During this time of ‘stay home, stay safe,’ many of us are spending lots of time at home with our families and loved ones. But with all this togetherness, are we feeling more connected to one another?

At Sound Discipline, we teach, coach, and talk about connection with educators, school leaders and families because being connected makes the classroom, learning, and life more vital, enriching and safe. When connection is missing for a child, it may manifest as a behavior issue: attention seeking, bullying, or unwillingness to participate. Adults may experience a lack of connection as exhaustion, joylessness, yelling, or tuning out – on the phone, or in front of TV.

Why does connection matter?

We learn who we are in the context of our connections to other people. Families are our first relationships. Building that sense of connection in your family can be difficult – particularly in the current climate of stress and uncertainty. Taking time to improve your connection with your children is the most important way to foster resilience in them for the rest of their lives.

The single most important factor in children’s resilience in the face of life challenges is the belief that you matter to another person.

This week our focus is connection. Here are some ways to think about and practice building connection between parents and kids:

Know that relationships are messy.  Being “connected” does not mean that everyone is cheerful and happy when spending time together. Magical moments do happen, but children gain a sense that they matter from feeling seen for who they really are, even when they are tired, grumpy, mean, bored, or angry.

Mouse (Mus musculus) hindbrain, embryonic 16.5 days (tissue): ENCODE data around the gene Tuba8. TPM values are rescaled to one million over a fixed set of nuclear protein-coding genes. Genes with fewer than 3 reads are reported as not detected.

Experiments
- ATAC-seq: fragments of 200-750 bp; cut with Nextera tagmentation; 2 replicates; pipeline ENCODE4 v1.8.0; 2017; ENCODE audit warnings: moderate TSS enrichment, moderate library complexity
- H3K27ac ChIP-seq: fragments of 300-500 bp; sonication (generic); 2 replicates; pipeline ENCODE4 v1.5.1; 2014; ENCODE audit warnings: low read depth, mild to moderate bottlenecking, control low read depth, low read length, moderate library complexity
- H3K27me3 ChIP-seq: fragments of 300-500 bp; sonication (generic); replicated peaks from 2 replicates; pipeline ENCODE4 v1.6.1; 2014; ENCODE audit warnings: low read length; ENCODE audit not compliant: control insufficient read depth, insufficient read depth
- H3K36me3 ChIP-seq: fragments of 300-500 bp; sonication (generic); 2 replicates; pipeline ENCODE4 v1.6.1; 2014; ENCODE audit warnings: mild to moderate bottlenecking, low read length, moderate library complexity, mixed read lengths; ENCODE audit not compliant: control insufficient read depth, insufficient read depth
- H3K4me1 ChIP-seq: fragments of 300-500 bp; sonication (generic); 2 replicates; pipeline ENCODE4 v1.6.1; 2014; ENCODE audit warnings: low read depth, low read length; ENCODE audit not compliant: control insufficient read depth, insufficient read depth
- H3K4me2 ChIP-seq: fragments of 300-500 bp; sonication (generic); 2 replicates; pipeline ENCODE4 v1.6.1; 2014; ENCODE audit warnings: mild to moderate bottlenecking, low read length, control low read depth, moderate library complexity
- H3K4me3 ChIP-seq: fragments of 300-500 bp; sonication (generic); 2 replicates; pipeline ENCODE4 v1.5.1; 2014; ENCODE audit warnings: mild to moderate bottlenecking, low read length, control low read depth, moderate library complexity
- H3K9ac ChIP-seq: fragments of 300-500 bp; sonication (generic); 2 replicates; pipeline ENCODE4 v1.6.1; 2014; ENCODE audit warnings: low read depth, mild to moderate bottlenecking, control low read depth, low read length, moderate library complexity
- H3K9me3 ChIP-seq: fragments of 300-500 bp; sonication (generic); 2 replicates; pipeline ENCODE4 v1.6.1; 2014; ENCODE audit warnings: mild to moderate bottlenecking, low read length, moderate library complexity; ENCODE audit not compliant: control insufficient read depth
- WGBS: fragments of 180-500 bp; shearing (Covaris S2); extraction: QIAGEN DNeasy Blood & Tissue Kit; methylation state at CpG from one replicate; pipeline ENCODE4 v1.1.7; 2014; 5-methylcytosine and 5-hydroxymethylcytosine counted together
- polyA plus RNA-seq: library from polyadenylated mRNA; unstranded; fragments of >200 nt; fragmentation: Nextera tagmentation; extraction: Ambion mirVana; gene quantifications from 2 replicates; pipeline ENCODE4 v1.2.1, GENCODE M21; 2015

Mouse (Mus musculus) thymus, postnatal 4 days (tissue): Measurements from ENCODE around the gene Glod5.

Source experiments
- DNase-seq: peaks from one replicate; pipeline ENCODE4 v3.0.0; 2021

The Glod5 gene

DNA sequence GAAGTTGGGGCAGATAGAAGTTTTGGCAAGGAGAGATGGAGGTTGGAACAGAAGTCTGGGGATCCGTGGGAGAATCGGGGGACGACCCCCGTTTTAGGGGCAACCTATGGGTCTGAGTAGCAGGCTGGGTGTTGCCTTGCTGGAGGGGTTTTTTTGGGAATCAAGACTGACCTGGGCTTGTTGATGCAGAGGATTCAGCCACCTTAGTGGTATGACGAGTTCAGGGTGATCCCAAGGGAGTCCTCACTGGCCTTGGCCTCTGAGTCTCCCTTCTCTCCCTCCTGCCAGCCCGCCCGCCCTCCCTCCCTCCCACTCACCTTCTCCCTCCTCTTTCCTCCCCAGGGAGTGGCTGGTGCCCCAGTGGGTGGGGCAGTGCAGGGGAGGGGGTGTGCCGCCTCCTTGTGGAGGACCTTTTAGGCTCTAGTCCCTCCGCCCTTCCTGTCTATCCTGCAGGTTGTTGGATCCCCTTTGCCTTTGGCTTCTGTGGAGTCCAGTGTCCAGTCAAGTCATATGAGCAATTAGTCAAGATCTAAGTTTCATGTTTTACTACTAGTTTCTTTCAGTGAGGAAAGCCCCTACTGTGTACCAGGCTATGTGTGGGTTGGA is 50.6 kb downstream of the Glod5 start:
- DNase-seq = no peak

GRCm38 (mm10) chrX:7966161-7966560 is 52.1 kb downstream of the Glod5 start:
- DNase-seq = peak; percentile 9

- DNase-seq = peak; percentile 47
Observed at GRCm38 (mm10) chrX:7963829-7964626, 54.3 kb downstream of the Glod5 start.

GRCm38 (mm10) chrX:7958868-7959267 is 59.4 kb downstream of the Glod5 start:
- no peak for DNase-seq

Help your child develop a vocabulary to describe their inner experience.  Children who can name and recognize their feelings “feel felt.” This experience supports them to do a better job of self-regulating. Here are some phrases to try out to help your child talk about their feelings:

  • Describe what you see.
    • “It seems like you are feeling disappointed because you wanted a candy bar and I won’t buy it for you.”
    • “It looks like you are angry because your sister destroyed your building.”
  • Share your own feelings.
    • “I’m feeling stressed because I need to get to work and I’m worried that I’ll be late.”
    • “I’m feeling grumpy because a customer yelled at me today.”
  • Read stories together and talk about what the characters might be feeling.
  • Put a chart of feeling faces on your refrigerator so that you and your children can explore the meanings of different words.
  • Make a feelings chart of your own by taking pictures of your children making faces representing different feelings.

Remember that the “problem behavior” is usually a solution to another (unseen) problem.  Not unlike adults, children act out to meet a need — feeling left out, ignored, rushed, not appreciated, etc). That doesn’t excuse the behavior – but it can help you understand that “who” your child is might be different than what they are doing.

Model mistakes and take care of your own emotions.

“I’m feeling angry and disappointed right now because I burned the rice. I’m going to take a minute to sit and just calm down, so I don’t yell.”

Connect before correct.

“I see that you are really angry right now, but it is not okay to hit your brother.”

Believe in your children. 

Over and over again, caregivers and parents tell us that one of the most powerful things that their parents did was to believe in them – even when they didn’t believe in themselves.  Having faith that your child is really capable and loving despite the current challenge(s) actually boosts their ability long term to face and cope with challenges.